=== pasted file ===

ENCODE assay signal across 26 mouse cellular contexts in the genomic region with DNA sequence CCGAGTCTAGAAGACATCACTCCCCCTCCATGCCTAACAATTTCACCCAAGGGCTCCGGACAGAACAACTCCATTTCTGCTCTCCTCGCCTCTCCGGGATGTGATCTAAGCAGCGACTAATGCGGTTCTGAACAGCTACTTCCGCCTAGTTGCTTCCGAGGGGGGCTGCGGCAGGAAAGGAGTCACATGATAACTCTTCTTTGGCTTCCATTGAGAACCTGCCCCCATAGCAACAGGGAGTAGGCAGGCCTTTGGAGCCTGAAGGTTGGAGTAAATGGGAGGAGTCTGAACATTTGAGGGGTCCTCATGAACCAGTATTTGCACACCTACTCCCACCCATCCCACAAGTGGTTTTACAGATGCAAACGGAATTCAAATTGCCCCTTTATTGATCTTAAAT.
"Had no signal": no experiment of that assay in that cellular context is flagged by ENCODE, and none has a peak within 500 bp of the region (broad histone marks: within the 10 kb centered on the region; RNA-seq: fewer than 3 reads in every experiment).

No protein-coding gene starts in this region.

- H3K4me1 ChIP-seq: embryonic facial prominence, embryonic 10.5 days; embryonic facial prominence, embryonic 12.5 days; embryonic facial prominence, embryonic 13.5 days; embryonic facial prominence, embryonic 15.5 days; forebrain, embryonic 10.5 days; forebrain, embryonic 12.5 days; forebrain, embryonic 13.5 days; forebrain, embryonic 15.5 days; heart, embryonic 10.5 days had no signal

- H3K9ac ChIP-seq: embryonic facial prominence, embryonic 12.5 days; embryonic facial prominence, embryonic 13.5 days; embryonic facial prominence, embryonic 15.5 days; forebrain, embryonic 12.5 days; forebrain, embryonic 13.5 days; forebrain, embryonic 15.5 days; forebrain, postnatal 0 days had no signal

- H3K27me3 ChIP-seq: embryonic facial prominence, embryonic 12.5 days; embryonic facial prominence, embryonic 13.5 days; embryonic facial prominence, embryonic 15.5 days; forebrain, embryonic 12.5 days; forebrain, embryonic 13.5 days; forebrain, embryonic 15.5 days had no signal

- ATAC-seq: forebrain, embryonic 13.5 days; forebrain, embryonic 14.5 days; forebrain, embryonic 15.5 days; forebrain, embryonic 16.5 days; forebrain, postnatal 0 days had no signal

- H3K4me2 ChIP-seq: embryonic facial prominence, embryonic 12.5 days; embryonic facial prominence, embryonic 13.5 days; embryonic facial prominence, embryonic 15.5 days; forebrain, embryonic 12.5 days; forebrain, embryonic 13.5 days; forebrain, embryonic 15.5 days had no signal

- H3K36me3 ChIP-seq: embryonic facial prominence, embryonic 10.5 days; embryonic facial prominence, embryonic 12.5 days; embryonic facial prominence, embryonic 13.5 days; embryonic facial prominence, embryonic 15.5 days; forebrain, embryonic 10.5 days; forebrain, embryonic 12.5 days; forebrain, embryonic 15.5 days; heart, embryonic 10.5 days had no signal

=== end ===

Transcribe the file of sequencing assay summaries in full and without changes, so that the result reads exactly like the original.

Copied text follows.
ENCODE assay signal across 26 mouse cellular contexts in the genomic region with DNA sequence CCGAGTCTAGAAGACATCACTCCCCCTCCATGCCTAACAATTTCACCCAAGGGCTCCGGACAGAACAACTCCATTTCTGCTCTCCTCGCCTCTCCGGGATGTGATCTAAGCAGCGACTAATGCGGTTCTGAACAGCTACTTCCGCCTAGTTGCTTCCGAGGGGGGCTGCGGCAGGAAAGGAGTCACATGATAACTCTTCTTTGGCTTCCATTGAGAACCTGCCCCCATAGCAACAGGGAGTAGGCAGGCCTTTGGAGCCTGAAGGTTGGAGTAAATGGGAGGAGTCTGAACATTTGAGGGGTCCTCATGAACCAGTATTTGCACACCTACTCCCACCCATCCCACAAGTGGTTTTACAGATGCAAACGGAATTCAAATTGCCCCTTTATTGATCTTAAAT.
"Had no signal": no experiment of that assay in that cellular context is flagged by ENCODE, and none has a peak within 500 bp of the region (broad histone marks: within the 10 kb centered on the region; RNA-seq: fewer than 3 reads in every experiment).

No protein-coding gene starts in this region.

- H3K4me1 ChIP-seq: embryonic facial prominence, embryonic 10.5 days; embryonic facial prominence, embryonic 12.5 days; embryonic facial prominence, embryonic 13.5 days; embryonic facial prominence, embryonic 15.5 days; forebrain, embryonic 10.5 days; forebrain, embryonic 12.5 days; forebrain, embryonic 13.5 days; forebrain, embryonic 15.5 days; heart, embryonic 10.5 days had no signal

- H3K9ac ChIP-seq: embryonic facial prominence, embryonic 12.5 days; embryonic facial prominence, embryonic 13.5 days; embryonic facial prominence, embryonic 15.5 days; forebrain, embryonic 12.5 days; forebrain, embryonic 13.5 days; forebrain, embryonic 15.5 days; forebrain, postnatal 0 days had no signal

- H3K27me3 ChIP-seq: embryonic facial prominence, embryonic 12.5 days; embryonic facial prominence, embryonic 13.5 days; embryonic facial prominence, embryonic 15.5 days; forebrain, embryonic 12.5 days; forebrain, embryonic 13.5 days; forebrain, embryonic 15.5 days had no signal

- ATAC-seq: forebrain, embryonic 13.5 days; forebrain, embryonic 14.5 days; forebrain, embryonic 15.5 days; forebrain, embryonic 16.5 days; forebrain, postnatal 0 days had no signal

- H3K4me2 ChIP-seq: embryonic facial prominence, embryonic 12.5 days; embryonic facial prominence, embryonic 13.5 days; embryonic facial prominence, embryonic 15.5 days; forebrain, embryonic 12.5 days; forebrain, embryonic 13.5 days; forebrain, embryonic 15.5 days had no signal

- H3K36me3 ChIP-seq: embryonic facial prominence, embryonic 10.5 days; embryonic facial prominence, embryonic 12.5 days; embryonic facial prominence, embryonic 13.5 days; embryonic facial prominence, embryonic 15.5 days; forebrain, embryonic 10.5 days; forebrain, embryonic 12.5 days; forebrain, embryonic 15.5 days; heart, embryonic 10.5 days had no signal